“Meanwhile”, said her partner Dennis, “less than seven hundred miles from where we’re dining now in deepest rural Greece, citizens of biblical Israel yearned to sit under their own vines and fig trees – symbolic of an harmonious well-being never wholly realised”.
“Perhaps so”, said Mona, a rabbi from New York. “Study of the Hebrew bible shows time and again how lasting peace has been achieved only by totally annihilating the opposition!
“But”, she laughed, “a Saturday evening’s secular entertainment like this, in a vine trellised arbour like yours, would be possible only after the Sabbath concluded. By then, the devout would have detected three stars in the darkened sky and blessed the new week with candlelight and sweet spice in a ritual shielding the holiness of the day of rest from the mundanities of the working week.
“I first visited the area as a student during the early 1960s with a non-Jewish friend who is now a respected Christian theologian.
“She was wholly captivated from the first by many local customs, some of which reminded her of what she often saw when in my company. I ponder still, as modern Judaism developed, if it adopted universally popular Mediterranean habits and hallowed them by dogged daily use”.
“I’ve lived here for much of my adult life,” said Joe, a travel writer. “But my knowledge of local religious practice is still superficial.
“Instead, I’m eternally spellbound by these islands’ capacity for physical enchantment and will always treasure their aura of ecstatic sensuality. No wonder tiny villages like Kalami in Corfu continue to attract romantic artists and their adoring fans.
“I’m now aged 72 and still get a kick from witnessing the quite brazen procreation all around us! Everything - everyone – simply pulsates with life and the potential of life. So unless it’s proven otherwise, I’ll die convinced these islands were the true and first Eden”.
“But what of our younger guests, Aron and Emily? You’ve both been very quiet,” said Anna, now serving traditional desserts with thick, bitter coffee and Ouzo.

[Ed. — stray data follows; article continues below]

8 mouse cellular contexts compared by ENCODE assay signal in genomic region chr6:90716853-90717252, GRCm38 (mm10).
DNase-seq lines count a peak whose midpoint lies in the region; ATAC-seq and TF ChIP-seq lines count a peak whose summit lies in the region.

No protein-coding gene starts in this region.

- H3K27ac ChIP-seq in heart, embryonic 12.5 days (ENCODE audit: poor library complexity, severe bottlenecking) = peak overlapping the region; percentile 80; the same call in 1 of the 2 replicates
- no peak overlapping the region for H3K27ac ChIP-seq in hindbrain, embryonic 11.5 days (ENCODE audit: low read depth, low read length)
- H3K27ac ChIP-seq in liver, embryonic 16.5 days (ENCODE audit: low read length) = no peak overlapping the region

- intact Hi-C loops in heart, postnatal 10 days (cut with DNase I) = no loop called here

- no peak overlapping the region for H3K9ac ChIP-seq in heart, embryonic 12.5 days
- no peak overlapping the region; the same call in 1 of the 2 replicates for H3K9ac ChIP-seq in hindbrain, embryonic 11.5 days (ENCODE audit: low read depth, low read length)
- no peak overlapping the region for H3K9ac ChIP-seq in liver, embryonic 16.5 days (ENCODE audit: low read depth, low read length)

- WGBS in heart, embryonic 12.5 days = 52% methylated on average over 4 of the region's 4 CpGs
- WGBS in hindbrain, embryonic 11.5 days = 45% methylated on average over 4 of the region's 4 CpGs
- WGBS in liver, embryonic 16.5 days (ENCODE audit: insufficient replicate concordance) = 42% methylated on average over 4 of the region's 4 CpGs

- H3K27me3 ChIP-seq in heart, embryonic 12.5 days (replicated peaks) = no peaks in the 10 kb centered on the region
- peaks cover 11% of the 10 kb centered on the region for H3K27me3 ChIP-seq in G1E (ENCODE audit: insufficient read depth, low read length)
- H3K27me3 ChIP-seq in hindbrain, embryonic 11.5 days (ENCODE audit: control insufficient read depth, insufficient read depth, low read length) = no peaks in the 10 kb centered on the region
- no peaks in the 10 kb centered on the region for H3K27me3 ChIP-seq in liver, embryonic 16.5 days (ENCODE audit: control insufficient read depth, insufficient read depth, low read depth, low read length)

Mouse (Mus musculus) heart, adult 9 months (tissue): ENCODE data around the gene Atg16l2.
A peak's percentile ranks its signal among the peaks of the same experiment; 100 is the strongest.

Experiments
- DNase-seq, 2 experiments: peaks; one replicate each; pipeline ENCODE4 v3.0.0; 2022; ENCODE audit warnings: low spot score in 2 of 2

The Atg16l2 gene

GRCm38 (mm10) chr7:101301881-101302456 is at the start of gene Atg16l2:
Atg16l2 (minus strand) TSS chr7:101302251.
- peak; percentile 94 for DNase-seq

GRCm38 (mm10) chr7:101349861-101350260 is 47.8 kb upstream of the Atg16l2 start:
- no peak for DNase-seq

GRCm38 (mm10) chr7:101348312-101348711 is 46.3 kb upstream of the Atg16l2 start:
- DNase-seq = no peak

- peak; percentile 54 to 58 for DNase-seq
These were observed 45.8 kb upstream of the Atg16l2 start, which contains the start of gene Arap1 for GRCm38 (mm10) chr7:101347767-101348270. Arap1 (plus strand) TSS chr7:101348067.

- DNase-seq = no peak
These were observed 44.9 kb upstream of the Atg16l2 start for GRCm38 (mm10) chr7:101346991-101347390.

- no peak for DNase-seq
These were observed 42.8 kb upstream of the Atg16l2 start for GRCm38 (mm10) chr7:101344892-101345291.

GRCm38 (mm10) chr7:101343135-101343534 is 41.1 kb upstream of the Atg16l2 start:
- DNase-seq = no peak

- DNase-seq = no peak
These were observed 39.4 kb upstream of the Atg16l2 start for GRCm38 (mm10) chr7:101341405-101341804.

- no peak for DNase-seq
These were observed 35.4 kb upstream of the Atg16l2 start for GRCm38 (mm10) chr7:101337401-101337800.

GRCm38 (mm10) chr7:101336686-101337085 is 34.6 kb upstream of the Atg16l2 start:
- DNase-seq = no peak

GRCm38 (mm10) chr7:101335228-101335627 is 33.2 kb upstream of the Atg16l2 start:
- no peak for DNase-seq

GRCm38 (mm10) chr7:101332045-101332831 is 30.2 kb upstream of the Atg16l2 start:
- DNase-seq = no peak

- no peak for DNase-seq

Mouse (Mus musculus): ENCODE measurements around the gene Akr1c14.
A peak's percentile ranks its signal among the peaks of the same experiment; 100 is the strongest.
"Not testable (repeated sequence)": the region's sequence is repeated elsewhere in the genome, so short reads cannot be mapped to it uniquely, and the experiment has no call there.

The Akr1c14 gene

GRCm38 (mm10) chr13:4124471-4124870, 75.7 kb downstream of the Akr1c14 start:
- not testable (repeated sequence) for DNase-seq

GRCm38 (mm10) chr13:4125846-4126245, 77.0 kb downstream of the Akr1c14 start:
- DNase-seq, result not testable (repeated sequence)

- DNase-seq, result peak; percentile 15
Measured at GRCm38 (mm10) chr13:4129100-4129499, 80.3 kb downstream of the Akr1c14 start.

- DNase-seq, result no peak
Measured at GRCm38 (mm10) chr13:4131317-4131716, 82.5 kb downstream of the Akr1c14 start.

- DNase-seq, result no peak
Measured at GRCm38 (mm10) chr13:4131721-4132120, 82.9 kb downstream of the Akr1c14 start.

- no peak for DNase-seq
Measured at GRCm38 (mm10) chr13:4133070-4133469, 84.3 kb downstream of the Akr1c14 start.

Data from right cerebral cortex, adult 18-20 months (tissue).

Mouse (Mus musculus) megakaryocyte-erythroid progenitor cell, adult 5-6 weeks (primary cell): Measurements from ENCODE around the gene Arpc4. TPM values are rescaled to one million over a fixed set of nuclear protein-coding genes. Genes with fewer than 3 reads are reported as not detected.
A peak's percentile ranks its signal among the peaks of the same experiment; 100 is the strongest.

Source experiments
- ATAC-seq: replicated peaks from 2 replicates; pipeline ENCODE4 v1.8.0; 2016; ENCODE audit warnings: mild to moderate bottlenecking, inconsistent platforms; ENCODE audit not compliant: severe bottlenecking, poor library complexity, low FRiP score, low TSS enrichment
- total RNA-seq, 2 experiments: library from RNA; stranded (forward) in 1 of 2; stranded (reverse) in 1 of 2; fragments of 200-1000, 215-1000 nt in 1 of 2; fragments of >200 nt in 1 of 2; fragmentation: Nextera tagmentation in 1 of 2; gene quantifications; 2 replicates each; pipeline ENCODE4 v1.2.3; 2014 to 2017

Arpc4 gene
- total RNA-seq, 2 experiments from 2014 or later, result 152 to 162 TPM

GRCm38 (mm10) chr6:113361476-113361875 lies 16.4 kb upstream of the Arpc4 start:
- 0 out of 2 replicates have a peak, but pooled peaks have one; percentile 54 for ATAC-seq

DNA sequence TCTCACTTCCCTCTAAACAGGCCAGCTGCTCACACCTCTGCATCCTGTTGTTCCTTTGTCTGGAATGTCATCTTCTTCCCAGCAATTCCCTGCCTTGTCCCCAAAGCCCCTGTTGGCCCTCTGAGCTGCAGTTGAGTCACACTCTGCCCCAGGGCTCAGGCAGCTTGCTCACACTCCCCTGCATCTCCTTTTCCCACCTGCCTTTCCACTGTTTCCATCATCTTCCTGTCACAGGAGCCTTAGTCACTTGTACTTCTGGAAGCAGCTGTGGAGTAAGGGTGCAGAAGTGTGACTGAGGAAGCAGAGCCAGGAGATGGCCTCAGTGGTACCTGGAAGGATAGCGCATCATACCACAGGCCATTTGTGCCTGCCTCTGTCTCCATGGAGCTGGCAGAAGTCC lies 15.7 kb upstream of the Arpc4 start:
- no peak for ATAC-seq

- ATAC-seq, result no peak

“Er, apologies for not joining the conversation,” said Aron. “Our bedroom window looks over a pond filled with frogs which woo lustily all night long. They’ve - well, we’ve not – had much sleep!”.
“I’ll be using vines as a theme in a piece for a creative writing course I’m beginning in October and have heard that a ‘vignette’ is not only a decoration in a book or a ‘snapshot in words’. Apparently, the term began as ‘something that may be written on a vine leaf’. It’s supposed to focus on one element of a story, mood, character, setting, object, or perhaps in good hands, a rare blend of them all”.
“I know exactly what Joe meant earlier, said Anna’s mother, Carmel, who’d just come home.
“On nights like this”, she said drawing up a chair, “when the weather was almost too hot to bear, my late husband, David and I used the same room where Emily and Aron are - not sleeping this week!
“It’s secluded, so we’d drag the mattress onto the balcony where we’d make a love as dense as the overhanging vines, trembling like two tender leaves in a freak summer storm. We never spoke, it was as though the mood would shrivel – blow away – from a gust of mere speech.
“Later,” she concluded, her large grey eyes laden with regret, “as we cuddled in devoted silence, David would fall asleep, his head resting against my bosom. So I’d lie still as a rock for hours, loath to have him stir. The next year Anna was born”.
(Copyright, Natalie Irene Wood – 06 August 2013)